PRIME, 5-Hour Energy Drink Recall Issued In Canada, as U.S. Senator Calls for Investigation into Caffeine Levels

PRIME, heavily marketed toward youth on social media, contains as much caffeine as six cans of normal Coca Cola, investigators found.

Canadian health officials have issued a recall for several popular energy drink brands, including PRIME and 5-Hour Energy, as U.S. law makers are also raising concerns about the high levels of caffeine in certain products.

The Canadian Food Inspection Agency (CFIA) announced the energy drink recall on July 12, impacting products sold under the brand names PRIME, 5-Hour Energy, 3D Alphaland, Celsius, GFuel and Sting, which the regulators indicate violate laws in Canada linked to caffeine content and how those cans should be labeled. The recalls appear to affect only those without labels in both English and French.

The warning indicates the recalled energy drinks should not to be consumed, sold, served or distributed in Canada. A full list of the affected energy drinks is included in the recall notice, and were sold both nationally and online.

The CFIA is recommending Canadian consumers check to see if they have the affected products, and not to consume them if they do. The agency also asks consumers who see the products being sold to report such incidents to the CFIA and to contact their healthcare provider if they consume one and begin to feel ill. The recall came after agency inspections, which are ongoing and may lead to additional recalls.

Energy Drink Health Concerns

Although most consumers believe energy drinks to be safe due to information on the nutrition labels, the drinks are not regulated in the U.S. because they are considered dietary supplements. Many manufacturers do not even disclose the ingredients or levels of caffeine contained in each bottle.

Amid aggressive marketing by the manufacturers, energy drink sales increased 240% between 2004 and 2009, and the number of caffeine overdose emergency room visits increased from 1,128 in 2005 to 16,055 in 2008. Approximately 56% of those visits involved individuals between the ages of 12 and 25 years.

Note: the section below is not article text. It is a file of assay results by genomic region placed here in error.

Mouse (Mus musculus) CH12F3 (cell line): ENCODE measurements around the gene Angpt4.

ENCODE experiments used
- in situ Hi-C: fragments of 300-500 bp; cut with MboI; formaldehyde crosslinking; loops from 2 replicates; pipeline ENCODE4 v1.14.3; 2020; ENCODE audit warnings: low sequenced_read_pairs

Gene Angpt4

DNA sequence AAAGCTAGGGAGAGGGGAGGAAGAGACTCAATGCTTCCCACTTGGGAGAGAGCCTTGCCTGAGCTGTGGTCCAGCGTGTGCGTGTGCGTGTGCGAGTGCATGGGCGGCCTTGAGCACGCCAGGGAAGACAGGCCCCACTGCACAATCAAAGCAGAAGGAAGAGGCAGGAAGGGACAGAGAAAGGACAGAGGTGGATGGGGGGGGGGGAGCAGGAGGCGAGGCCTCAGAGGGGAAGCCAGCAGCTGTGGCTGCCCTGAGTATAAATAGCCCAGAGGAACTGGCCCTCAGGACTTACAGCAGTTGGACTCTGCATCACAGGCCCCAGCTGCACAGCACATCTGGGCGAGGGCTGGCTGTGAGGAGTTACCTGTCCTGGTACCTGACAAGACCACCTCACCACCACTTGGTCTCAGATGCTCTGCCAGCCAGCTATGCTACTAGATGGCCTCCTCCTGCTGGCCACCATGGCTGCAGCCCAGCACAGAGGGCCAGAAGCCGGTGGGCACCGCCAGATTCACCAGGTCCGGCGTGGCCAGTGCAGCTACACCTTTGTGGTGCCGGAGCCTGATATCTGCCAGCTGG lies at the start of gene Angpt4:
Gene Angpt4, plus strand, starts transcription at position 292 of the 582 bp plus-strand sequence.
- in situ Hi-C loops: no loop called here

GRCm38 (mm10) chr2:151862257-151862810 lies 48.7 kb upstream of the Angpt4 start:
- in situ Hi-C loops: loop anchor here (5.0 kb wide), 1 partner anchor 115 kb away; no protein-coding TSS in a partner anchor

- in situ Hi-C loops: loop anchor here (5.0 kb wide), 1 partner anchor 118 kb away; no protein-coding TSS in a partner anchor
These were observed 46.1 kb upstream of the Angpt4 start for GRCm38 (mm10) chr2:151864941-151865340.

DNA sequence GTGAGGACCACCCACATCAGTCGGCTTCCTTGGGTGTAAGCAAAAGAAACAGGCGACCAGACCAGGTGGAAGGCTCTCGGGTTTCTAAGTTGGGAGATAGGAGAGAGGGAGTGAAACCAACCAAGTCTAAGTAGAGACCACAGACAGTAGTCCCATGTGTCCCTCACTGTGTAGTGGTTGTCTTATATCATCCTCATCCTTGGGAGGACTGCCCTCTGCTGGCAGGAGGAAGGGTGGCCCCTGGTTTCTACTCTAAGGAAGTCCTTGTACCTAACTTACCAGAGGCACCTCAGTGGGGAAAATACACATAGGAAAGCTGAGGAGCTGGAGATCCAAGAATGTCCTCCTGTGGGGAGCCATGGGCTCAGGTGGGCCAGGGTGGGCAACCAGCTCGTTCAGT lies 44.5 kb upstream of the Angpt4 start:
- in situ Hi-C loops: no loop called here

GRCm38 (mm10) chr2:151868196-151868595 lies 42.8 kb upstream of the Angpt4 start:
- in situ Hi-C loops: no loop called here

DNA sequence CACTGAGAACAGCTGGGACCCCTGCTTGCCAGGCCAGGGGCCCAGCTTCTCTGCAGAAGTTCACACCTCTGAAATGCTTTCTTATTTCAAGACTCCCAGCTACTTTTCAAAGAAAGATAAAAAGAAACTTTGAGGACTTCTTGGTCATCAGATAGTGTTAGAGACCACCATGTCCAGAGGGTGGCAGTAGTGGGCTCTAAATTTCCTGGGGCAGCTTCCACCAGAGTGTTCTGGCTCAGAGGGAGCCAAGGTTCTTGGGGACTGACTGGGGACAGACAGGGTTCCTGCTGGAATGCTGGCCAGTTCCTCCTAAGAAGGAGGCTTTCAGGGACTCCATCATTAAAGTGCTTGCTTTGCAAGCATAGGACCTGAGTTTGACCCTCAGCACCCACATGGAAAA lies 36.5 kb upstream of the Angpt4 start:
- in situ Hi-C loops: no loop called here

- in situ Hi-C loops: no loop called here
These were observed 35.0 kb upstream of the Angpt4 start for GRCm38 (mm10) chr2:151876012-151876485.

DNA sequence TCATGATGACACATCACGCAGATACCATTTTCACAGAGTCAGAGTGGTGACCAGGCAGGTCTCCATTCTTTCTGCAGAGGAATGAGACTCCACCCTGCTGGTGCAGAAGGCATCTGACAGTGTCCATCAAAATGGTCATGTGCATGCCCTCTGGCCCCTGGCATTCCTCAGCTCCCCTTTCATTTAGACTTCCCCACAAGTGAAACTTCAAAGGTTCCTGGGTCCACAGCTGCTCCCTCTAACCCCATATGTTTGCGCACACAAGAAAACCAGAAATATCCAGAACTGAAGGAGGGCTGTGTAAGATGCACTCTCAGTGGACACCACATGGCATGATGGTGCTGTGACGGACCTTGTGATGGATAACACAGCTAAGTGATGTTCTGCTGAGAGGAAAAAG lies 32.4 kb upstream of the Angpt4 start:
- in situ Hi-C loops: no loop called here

In March 2016, the American Heart Association indicated that the overuse of energy drinks could cause increased heart problems including heart attacks, sudden cardiac arrest and other potentially life-threatening complications.

A major concern regarding energy drinks involves the high levels of caffeine found in many brands. PRIME, for example, which had been distributed in Canada but not yet released for sale, contains about 200 milligrams of caffeine per can, which is about the same amount found in six cans of Coca Cola, which exceeds Canada’s 180 mg limit on caffeine per serving.

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U.S. Senator Calls for PRIME Energy Drink Investigation

As Canadian officials recalled PRIME energy drinks, U.S. law makers are calling for a similar investigation.

On Sunday, U.S. Senate Majority Leader Chuck Schumer called for the U.S. Food and Drug Administration (FDA) to also launch an investigation into PRIME, which hit the market in the U.S. last year, due to the energy drink’s high caffeine levels.

Schumer called for the investigation at a press conference held on Sunday, warning that the drink’s popularity on social media and with youth raise concerns about the health risks. The drinks are not recommended for children under 18 years old, but have been released in youth-friendly flavors and promoted by social media influencers like Logan Paul and KSI, which has helped make the drinks extremely popular and even hard to keep on store shelves in the U.S., U.K. and Australia.

PRIME is now the official sports drink of several popular sports teams, like the Los Angeles Dodgers, increasing its visibility.

High levels of caffeine have been linked to irregular heartbeats in some consumers, resulting in increased blood pressure, heart arrhythmias, fainting, seizures and sudden death, particularly in younger consumers.

The FDA has yet to say if it will launch such an investigation.


  • MontyJuly 24, 2023 at 11:06 pm

    ".....the drinks are not regulated in the U.S. because they are considered dietary supplements." Dietary supplements are regulated as found in the Code of Federal Reulations, Title 21 ,Chapter 1, Subchapter B, Part 111

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